Day 2 - Rottenburg to Kelheim
Saturday April 28, 2018
It looks like it's going to be a hot weekend. We aren't complaining, just stating the facts. Actually, the strong sun is misleading. With a bit of wind and while riding it is still quite cool and very pleasant.
The highlights of the day are again stunning fields of canola, hilly countryside and the general burst of spring blossoms everywhere. However, I think what impresses me most are the small country roads we are on with next to no cars. The trick is to find them - the roads that is, not the cars. Either you are native to these parts and know your way around or you have been able to prepare a route using good maps. Which is one of the reasons I prize my Garmin so highly. It allows me to cycle a route that I have planned using detailed maps on the Internet. I wouldn't want to lug all those detailed maps with me and study them at each intersection. Often we are on roads, used mainly by farming vehicles, which are not signposted. Sometimes our route is a bit of a zigzag, but we are happy with that.
Our first sightseeing stop today is after about 11 km, the location of the famous abbey church of Rohr, part of the local Benedictine monastery. Our visits to so many churches are not for religious reasons and I don't know how many Bavarian churches I can subject my readers to, but the churches we visited make up an important chapter in the history of baroque architecture - and I have come to like it over the years. Perhaps it's an acquired taste. So please feel free to skip over this part if it's too much.
What is this bombastic decoration all about, anyway? In kind of a nutshell, the Baroque style used theatrical and ecstatic effects as a means of idealizing the sublime as opposed to the vanity of earthly life and the transient nature of earthly goods. The theme momento mori (remember you must die) goes hand in hand with the exalted praise of heaven. From a psychological point of view, it was no wonder after the brutality of the Thirty Years War that life on earth wasn't so appealing. Seen from a political standpoint, the Catholic church was exhibiting its wealth and power.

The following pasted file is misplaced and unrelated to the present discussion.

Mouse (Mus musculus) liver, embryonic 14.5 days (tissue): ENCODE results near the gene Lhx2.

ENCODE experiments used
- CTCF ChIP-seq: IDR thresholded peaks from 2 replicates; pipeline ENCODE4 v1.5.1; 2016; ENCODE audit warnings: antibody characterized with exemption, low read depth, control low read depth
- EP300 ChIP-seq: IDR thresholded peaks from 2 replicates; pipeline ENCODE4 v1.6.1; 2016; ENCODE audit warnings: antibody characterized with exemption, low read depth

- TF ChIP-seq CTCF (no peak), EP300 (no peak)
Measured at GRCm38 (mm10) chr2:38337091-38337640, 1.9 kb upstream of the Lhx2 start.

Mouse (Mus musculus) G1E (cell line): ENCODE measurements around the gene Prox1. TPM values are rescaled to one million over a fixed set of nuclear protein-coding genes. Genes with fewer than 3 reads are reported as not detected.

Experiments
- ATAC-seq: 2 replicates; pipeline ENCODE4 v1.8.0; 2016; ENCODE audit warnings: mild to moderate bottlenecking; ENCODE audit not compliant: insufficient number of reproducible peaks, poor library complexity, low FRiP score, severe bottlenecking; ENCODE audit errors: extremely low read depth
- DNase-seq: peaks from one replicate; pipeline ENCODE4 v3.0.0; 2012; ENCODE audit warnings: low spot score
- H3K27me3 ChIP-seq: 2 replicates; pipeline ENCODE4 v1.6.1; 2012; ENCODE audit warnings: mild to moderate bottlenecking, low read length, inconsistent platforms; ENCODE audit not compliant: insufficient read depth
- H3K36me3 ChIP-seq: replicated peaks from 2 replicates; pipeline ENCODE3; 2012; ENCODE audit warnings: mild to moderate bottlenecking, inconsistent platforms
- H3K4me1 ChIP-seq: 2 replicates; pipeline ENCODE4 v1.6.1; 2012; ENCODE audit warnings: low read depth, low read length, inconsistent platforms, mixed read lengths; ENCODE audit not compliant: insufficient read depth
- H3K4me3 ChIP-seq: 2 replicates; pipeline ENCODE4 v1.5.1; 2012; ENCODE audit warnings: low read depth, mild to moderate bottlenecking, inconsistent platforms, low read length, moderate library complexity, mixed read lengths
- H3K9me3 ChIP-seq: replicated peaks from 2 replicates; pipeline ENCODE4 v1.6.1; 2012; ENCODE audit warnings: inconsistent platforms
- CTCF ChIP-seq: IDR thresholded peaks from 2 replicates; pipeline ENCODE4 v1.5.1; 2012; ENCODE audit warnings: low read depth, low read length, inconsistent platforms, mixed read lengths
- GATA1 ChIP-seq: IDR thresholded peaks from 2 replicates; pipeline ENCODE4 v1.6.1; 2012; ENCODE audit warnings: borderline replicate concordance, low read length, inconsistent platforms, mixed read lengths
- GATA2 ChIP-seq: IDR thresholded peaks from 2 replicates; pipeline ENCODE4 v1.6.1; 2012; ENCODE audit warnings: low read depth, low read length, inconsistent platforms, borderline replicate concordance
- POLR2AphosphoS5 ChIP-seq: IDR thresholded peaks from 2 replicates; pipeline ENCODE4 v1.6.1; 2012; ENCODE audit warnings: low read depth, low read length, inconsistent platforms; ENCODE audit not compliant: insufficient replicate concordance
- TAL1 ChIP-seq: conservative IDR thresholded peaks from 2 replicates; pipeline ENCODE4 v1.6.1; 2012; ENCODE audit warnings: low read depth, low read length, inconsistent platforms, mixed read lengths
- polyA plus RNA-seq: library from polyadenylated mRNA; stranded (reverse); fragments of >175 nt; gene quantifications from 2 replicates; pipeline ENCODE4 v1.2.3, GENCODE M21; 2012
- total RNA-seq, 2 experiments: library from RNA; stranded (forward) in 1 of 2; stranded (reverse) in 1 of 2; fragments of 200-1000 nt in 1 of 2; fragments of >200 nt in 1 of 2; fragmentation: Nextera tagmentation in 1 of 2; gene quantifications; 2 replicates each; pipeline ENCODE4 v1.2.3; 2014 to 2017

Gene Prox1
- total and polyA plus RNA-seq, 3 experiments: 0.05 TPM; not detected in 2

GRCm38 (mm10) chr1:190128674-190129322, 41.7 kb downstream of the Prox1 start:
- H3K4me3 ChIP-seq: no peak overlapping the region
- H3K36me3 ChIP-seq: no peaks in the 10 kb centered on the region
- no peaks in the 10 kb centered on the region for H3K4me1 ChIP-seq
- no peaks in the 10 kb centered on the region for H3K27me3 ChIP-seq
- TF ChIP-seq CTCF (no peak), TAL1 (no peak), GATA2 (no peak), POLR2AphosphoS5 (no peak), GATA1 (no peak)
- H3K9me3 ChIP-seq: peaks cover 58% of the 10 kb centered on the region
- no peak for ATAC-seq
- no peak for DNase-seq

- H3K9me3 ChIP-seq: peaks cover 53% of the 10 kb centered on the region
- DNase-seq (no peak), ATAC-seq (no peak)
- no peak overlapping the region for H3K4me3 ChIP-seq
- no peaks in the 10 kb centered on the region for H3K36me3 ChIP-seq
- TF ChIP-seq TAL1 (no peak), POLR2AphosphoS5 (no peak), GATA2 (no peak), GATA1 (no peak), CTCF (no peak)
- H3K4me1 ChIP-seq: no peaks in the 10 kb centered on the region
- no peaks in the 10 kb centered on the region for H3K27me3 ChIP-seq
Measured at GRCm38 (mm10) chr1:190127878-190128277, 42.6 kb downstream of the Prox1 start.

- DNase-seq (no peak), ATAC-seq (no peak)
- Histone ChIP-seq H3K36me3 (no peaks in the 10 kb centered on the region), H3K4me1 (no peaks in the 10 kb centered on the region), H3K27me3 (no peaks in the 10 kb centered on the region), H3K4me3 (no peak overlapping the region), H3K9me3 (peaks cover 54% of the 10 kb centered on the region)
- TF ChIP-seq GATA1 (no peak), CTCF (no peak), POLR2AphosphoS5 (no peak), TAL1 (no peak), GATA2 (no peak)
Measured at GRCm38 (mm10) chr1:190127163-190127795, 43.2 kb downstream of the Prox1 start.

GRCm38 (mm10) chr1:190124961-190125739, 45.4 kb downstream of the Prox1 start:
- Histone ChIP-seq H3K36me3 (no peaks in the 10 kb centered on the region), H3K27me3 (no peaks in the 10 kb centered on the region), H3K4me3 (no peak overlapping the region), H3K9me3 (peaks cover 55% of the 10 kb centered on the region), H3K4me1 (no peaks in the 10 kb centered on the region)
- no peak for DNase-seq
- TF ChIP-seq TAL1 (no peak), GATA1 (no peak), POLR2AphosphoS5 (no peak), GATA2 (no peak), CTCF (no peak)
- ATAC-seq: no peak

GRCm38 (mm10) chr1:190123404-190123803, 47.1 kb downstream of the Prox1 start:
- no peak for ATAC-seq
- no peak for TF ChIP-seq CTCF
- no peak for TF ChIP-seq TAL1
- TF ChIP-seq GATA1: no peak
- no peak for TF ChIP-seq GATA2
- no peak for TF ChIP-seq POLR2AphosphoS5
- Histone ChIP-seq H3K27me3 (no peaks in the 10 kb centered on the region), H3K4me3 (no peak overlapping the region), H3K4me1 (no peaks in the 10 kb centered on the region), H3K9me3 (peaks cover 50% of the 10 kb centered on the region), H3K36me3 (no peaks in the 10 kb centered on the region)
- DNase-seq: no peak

Altar of the Assumption of the Virgin Mary, a masterpiece by Asam. This is an example of theatrum sacrum, (Latin for "sacred theater"), commonly used in Baroque representations of the story of salvation. It employed "theatrical" effects that should evoke emotional reactions such as overwhelming wonder and surprise.
Now for some earthly pleasures again - fresh air and sunshine. We get back on our bikes and as the land flattens, we head in the general direction of the Danube.
The Danube Bike Path is nearly empty except for a few people out for a Saturday ride and we enjoy having the path to ourselves. We don't have much further to go today, it's only one kilometer on the dirt track to Weltenburg and a few hundred meters more to the boat that will take us through the Weltenburg Narrows, a gap between the high cliffs on either side of the river.
Since it is a weekend with perfect weather, there are plenty of people in Weltenburg, either to visit the popular beer garden and abbey (yes, another church) or take the boat trip to Kelheim. We pass on the beer garden and its monastery beer and I take a fleeting look at the church and its splendid high altar and statue of St. George Slaying the Dragon. We've been here before and today there are way too many people.
When the ship docks, a crowd is already waiting to embark while another crowd disembarks. Bicycles are allowed on first - I think that is very nice since I don't want to be part of the push and shove that I expect to ensue when everyone tries to get the best seat on board. It's a short ride of about 8 km downstream. We get off the boat in Kelheim and cycle to the hotel where we have reserved a room for the night. We have also been here before. We know Cafe am Donautor rents rooms and serves one of the best breakfasts.
We clean up, rest and go out for dinner. There is still enough daylight to take a stroll through Kelheim and snap a few pictures in the warm evening sun before we turn in for the night.